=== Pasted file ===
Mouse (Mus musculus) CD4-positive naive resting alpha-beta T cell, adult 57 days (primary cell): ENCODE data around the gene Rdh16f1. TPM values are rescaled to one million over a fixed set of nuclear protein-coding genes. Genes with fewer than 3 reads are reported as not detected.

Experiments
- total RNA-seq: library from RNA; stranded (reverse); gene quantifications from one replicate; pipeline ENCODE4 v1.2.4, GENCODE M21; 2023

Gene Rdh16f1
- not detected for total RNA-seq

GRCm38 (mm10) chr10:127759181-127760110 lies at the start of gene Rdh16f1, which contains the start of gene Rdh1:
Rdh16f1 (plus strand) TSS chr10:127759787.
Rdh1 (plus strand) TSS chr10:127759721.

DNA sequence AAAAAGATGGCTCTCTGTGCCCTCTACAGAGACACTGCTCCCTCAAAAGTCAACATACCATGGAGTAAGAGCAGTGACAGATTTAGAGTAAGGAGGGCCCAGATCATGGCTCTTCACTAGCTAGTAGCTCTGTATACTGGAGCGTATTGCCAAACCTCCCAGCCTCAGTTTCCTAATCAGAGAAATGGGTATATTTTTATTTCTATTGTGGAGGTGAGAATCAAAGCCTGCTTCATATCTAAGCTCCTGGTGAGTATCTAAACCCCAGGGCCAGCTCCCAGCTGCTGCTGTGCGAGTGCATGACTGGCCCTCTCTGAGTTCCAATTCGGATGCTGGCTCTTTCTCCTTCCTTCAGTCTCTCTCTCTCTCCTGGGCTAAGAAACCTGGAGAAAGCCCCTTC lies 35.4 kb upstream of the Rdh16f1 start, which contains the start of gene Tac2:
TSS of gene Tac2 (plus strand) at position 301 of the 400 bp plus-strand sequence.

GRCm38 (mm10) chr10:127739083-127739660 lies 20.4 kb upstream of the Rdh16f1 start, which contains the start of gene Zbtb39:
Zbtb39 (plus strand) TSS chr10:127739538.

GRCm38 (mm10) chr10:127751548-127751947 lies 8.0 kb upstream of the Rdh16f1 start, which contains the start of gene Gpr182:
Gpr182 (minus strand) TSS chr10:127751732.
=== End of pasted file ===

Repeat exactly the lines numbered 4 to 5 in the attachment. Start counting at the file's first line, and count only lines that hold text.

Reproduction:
Gene Rdh16f1
- not detected for total RNA-seq